Doctor insights on:
Signs Of Getting Close To Labor
Cramping/Contrations: Cramping and contractions are common. Tightening of the abdomen can also be noted. Rhythmic back pain, pevlic pressure, change in vaginal discharge, spotting or bleeding, or large gush of fluid can also be a sign. In any case where there is concern, the pregnant woman should seek immediate care with her OB provider or at an OB facility. ...Read more
Delivery: Signs that labor is approaching include dilation of the cervix. Loss of the cervical mucus plug is another sign. Some dilation and loss ov the mucus plug can occur weeks before the baby actually comes. Many women develop an increase in energy level. Once your water breaks it is important to tell your physician. Contractions may last half a minute to a minute and a half. ...Read more
Many factors: Many factors determine whether or not a woman will go into preterm labor and will have a preterm delivery. A good predictor is to determine the length of the cervix by ultrasound. If by 24 weeks the length is not less than 30 mm, the likelihood of a preterm delivery is very low. The most important preventive measure you can take is, attend prenatal care visits on a regular basis. ...Read more
Labor symptoms: Signs of labor include abdominal tightening on a regular basis, vaginal bleeding, or leakage of fluid. You can pass a mucous type substance or increase urination as the presenting part descends into the vagina and decreases the bladder capacity. You can experience all the above or just minimal changes but make sure you call your physician if you have anything going on that you feel uncomfortable ...Read more
What are the effects of giving birth at 34 weeks pregnant? I think i'm showing signs of going into labor soon so i'd like to know what'd happen.
Hmmm: For you nothing more than if you delivered at term. The baby of course would be affected the greatest. ...Read more
Contractions, other: Contractions with cervical change before term define preterm labor. They can be mild or irregular, accompanied by discharge, back pain, etc. If preterm, especially with risk factors (eg, twins, diabetes), it is always appropriate to call OB or go to labor & delivery asap. An evaluation by physician is needed. Sometimes a transfer to a perinatal center is required, and it can take time to mobilize. ...Read more
Yes: In late 2nd trimester the usual warning signs are related to preterm labor, fetal well-being, and preeclampsia. These include but are not limited to headaches unrelieved by tylenol/rest, upper abdominal pain, (worsening) nausea/vomiting, vaginal bleeding, regular uterine contractions >4-6 per hour, decreased fetal movement, vision changes, concern as to whether your amniotic membranes ruptured. ...Read moreSee 1 more doctor answer
What are the risks of the mother if the Uterus tries to push out the baby at 5th month of pregnancy giving the mother unbearable mini labor pain.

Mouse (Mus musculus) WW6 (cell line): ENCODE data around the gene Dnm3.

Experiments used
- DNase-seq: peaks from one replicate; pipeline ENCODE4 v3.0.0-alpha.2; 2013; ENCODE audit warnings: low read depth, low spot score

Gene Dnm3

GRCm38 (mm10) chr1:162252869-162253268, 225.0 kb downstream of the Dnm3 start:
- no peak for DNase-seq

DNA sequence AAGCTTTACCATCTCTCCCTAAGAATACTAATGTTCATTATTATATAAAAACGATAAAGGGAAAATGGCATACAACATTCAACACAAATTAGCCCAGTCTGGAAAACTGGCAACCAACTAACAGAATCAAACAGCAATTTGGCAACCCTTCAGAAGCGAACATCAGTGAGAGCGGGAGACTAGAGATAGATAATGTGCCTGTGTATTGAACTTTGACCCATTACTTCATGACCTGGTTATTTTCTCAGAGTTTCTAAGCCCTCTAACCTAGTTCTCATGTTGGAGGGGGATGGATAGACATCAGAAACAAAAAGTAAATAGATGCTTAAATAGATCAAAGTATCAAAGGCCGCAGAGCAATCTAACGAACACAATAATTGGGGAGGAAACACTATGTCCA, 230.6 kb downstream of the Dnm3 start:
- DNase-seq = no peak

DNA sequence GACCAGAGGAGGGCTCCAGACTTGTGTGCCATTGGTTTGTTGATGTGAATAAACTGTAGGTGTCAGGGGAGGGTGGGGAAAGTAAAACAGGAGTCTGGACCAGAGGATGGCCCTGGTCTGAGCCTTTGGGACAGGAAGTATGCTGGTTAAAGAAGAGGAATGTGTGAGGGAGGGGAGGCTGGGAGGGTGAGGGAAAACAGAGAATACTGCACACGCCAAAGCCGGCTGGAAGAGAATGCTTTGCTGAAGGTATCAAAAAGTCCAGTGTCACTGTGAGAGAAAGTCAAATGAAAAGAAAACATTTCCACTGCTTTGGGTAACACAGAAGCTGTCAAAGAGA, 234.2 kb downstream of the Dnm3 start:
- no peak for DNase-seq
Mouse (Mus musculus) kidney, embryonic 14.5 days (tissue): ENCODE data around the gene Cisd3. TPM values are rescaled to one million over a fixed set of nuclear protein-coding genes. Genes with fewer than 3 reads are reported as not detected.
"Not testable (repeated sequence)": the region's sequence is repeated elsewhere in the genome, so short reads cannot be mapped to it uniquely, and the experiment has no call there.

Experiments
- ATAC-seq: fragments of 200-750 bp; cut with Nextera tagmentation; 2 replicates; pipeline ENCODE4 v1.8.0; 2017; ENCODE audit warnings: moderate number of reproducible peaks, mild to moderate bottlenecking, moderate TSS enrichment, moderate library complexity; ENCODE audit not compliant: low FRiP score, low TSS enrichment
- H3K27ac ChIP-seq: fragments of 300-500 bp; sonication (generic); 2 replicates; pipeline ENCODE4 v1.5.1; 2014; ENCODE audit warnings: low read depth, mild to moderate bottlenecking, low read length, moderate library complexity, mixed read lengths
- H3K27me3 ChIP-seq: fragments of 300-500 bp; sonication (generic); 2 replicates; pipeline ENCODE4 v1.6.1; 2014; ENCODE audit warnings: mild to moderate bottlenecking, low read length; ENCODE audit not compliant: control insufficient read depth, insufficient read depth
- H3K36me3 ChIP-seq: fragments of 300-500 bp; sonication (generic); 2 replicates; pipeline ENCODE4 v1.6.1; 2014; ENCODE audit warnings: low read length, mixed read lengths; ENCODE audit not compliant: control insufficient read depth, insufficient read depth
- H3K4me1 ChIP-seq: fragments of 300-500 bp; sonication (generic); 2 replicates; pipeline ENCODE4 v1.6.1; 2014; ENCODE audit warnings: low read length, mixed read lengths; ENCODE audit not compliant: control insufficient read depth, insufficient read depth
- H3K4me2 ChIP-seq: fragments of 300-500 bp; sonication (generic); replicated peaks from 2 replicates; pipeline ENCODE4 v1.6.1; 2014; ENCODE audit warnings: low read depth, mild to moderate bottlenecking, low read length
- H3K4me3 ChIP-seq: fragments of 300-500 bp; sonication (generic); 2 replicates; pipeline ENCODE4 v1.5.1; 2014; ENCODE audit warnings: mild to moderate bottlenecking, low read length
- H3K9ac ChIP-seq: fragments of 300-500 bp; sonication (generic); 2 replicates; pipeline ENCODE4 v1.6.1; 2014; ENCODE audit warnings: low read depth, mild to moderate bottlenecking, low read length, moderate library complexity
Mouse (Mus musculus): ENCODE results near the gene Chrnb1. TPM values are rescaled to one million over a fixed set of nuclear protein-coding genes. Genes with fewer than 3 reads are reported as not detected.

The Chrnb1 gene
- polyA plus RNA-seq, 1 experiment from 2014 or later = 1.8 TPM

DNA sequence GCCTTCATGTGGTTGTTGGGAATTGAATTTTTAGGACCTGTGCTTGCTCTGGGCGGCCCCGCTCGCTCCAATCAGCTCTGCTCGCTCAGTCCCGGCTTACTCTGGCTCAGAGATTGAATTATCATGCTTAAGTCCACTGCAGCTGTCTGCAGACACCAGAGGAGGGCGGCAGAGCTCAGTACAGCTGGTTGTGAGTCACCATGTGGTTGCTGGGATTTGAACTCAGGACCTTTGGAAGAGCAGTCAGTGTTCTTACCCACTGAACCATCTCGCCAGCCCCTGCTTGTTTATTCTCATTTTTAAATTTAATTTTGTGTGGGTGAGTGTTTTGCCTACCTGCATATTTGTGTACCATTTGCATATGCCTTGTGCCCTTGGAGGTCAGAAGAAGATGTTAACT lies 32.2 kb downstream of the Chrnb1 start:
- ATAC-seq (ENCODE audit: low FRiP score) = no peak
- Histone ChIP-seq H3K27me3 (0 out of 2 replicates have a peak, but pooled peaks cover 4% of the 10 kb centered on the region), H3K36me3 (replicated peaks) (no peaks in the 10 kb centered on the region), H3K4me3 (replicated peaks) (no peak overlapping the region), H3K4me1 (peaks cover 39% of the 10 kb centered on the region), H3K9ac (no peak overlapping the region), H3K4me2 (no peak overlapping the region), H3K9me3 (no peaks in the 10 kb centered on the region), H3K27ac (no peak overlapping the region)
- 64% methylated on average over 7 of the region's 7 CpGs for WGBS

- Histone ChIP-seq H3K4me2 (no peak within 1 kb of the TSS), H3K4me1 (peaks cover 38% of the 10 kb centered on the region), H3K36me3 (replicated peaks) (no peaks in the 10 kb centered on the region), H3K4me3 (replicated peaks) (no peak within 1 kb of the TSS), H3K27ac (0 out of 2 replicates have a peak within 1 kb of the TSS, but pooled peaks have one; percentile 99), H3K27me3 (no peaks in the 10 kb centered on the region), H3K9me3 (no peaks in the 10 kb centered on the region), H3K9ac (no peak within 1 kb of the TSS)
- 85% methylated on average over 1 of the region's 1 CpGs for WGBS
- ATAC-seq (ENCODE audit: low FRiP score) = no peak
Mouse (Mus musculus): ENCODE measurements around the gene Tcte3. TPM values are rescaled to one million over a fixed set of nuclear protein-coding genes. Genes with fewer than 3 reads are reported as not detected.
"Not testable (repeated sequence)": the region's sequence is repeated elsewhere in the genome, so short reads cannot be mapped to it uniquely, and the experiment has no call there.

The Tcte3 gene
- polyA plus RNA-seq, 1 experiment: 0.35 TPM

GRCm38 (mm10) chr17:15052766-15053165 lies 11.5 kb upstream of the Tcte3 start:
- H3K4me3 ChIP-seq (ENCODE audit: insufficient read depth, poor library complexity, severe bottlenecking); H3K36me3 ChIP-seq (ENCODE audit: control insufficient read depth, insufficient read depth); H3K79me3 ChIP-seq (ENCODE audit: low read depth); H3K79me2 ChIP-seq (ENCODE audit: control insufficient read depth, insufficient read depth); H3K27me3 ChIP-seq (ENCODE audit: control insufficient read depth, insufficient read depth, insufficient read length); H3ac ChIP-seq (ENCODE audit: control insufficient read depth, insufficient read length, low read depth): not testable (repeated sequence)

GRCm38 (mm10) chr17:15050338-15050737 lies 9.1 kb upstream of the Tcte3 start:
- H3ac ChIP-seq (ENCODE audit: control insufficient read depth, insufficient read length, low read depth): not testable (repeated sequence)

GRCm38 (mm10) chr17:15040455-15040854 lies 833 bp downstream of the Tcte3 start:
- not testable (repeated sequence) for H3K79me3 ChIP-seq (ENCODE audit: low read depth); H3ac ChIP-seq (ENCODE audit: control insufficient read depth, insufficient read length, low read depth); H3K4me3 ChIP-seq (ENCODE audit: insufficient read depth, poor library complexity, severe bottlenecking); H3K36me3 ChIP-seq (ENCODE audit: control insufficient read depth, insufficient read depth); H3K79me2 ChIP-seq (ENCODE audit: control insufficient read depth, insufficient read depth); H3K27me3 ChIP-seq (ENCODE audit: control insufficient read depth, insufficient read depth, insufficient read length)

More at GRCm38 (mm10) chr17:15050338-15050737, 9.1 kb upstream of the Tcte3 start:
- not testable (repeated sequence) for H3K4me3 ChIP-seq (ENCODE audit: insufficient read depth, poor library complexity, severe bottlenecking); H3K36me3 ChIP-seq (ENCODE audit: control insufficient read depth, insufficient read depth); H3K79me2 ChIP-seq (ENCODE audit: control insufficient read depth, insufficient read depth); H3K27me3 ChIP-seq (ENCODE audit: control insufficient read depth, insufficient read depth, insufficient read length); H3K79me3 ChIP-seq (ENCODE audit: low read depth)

Minimal : The risk to the mother is minimal most of the time. The risk to the fetus is significant at that gestational age. Prematurity and it's side effects is very serious. ...Read more
Can you tell me the symptoms of having amniotic fluids get into your bloodstream why delivering cesarean?
Amniotic fluid: Amniotic fluid embolism is what I assume you are talking about. If a large bolus of fluid gets into your blood stream it can cause very sudden shock. Luckily this is very uncommon. In fact in 20 years I haven't had one of these. If its recognized and treated appropriately women do recover well from this. ...Read more
Take the test: If you want to know if you are pregnant, take a test. In today's world you do not need to wonder if you are pregnant or not based on symptoms. Pregnancy tests are available at any pharmacy and in minutes you will have your answer. They can detect a pregnancy 7-10 days after conception. The best time to take one is when you miss your period. ...Read more
If your healthy what are the chances of getting pre eclampsia or blood clots and dying during pregnancy or after giving birth?
Not likely: If healthy, and you eat well, keep active, take prenatal vitamins and have regular prenatal checks, while pregnant, you are not at risk for clots or pre eclampsia. Also, your chances of dying are about zero. Would you like to have a baby? Are you afraid? Looks like you have done some research. Why not talk to your dr about your concerns. Good luck to you. Dr. Mom. ...Read more
Labor: Braxton Hicks are defined as painless tighening and usually are also shorter than labor contractions. Preterm labor is typically painful and gets progressively worse. However, only way to know for sure if see your OB for an evaluation and possible uterine monitoring. A fetal fibronectin test may also help ...Read more
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